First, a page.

2) That in the present case the Executor of the Will, during his lifetime, had deposed about the validity of the Will. He further deposed that the Testator was in a fit and sound mind to execute the Will.

3) The witnesses, who had attested the Will, also deposed about valid execution of Will.

4) That although the Testator was undergoing treatment of cancer, his treating Doctor had also deposed that the Testator used to regularly discuss his line of medical treatment. The Doctor also did not suggest / state that the Testator was not in a sound and disposing mind.

5) That in fact, his diagnosis of Stage IV Cancer would have prompted him to make a Will and more importantly, as he had no Class-I Legal heirs.

6) Further, there is no document or medical proof to substantiate the Respondent No. 12’s objection that owing to the Testator’s medical condition, he was not in a sound and disposing mind to write a Will. The Hon’ble Supreme Court has in earlier cases observed that “the capacity to make a Will which is a mental exercise, is quite different from physical state of health. It was held that the mental incapacity is required to be proved by positive evidence.”

7) Further, during his illness, the Testator had attended various board meetings etc of a Company in which he was a Director and also attended the Arbitration proceedings pertaining to the property disputes. Thus, the mental soundness of the Testator would be established from the said facts. Further, in the said Arbitration proceedings, there was no objection taken by the Respondent(s) that the Testator was not in a sound disposing mind.

8) That with regard to bequeathing the entire estate of the Testator in favor of the Petitioner alone, in exclusion of the other nieces and nephews of the Testator, the High Court held that the Supreme Court has in earlier cases observed that “when reasons for unequal distribution have given in the Will itself, the same cannot be treated as a suspicious circumstance when the testamentary capacity of the testator has been established”.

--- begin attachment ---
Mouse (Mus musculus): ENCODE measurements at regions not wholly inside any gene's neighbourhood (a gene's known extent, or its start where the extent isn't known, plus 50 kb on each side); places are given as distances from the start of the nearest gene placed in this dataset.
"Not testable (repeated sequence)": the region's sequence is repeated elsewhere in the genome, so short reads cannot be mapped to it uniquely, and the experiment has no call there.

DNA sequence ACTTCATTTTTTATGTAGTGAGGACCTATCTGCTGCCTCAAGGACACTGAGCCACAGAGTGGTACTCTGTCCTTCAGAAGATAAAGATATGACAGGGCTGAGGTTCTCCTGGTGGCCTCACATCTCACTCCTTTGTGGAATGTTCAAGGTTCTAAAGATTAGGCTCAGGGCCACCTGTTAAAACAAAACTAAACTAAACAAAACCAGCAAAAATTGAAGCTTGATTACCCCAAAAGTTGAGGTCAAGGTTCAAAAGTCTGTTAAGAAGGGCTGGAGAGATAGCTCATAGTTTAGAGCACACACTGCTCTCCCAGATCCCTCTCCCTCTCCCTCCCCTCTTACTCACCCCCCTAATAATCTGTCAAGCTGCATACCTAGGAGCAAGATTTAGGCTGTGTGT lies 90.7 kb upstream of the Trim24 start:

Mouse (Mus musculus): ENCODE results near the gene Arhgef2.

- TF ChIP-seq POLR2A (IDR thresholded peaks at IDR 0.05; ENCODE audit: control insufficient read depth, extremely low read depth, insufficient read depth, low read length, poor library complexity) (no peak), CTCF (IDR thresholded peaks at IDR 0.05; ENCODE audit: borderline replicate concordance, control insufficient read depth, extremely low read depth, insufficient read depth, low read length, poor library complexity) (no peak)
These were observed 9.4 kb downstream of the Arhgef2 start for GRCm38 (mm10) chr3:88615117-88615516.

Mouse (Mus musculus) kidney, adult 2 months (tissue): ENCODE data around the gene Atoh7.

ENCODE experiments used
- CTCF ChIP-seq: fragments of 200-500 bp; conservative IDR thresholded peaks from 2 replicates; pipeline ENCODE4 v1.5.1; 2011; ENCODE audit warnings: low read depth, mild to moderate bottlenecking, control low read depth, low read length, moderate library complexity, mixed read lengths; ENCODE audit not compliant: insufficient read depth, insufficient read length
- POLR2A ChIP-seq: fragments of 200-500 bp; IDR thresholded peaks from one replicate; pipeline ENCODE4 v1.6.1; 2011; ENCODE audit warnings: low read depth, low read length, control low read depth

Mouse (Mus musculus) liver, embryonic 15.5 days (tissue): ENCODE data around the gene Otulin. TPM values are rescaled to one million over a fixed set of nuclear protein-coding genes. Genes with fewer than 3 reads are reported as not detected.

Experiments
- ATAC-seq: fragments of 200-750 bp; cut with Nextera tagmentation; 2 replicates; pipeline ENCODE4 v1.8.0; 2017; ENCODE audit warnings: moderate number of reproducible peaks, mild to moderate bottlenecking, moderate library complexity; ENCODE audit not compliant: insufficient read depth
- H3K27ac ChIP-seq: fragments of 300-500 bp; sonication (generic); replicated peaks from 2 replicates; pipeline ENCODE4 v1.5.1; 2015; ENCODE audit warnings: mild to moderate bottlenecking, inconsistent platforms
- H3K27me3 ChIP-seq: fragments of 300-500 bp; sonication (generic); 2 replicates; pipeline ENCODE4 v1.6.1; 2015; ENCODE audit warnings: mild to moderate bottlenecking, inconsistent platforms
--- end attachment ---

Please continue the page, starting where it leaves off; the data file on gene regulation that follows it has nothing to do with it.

9) In the present case, the Testator had explained reasons for excluding the other Class II legal heirs in his Will i.e. he had no relationship with his younger brother or other family members, who had not spoken to him for the last many years. Further, that he did not treat them as his relatives as they had not shown any regard to him and had created lot of bitterness. Hence, he had bequeathed his properties to the Petitioner, who had stayed with him since 1993 and had taken care of him during his illness.

10) Thus, the Respondent failed to prove that force, coercion or manipulation had been exercised by the Executors or the Beneficiary, in execution of the Testator’s Will.

11) Further, though, the Respondents had challenged the title of the Testator in the various properties mentioned in the Will, but the Bench held that “probate proceedings are confined to the valid execution of the Will and it does not concern itself with the entitlements/ ownership of the Testator in respect of the properties in respect of which the Will is executed.”


Thus, based on the aforesaid observations, the High Court held that the Respondent failed to produce any evidence to show that the Testator was not of a sound disposing mind or was incapacitated in making his Will or that the Will was a forged or fabricated document. Therefore, the High Court allowed the Petition and granted the Letter of Administration in favor of the Petitioner.


Harini Daliparthy

Senior Associate

The Indian Lawyer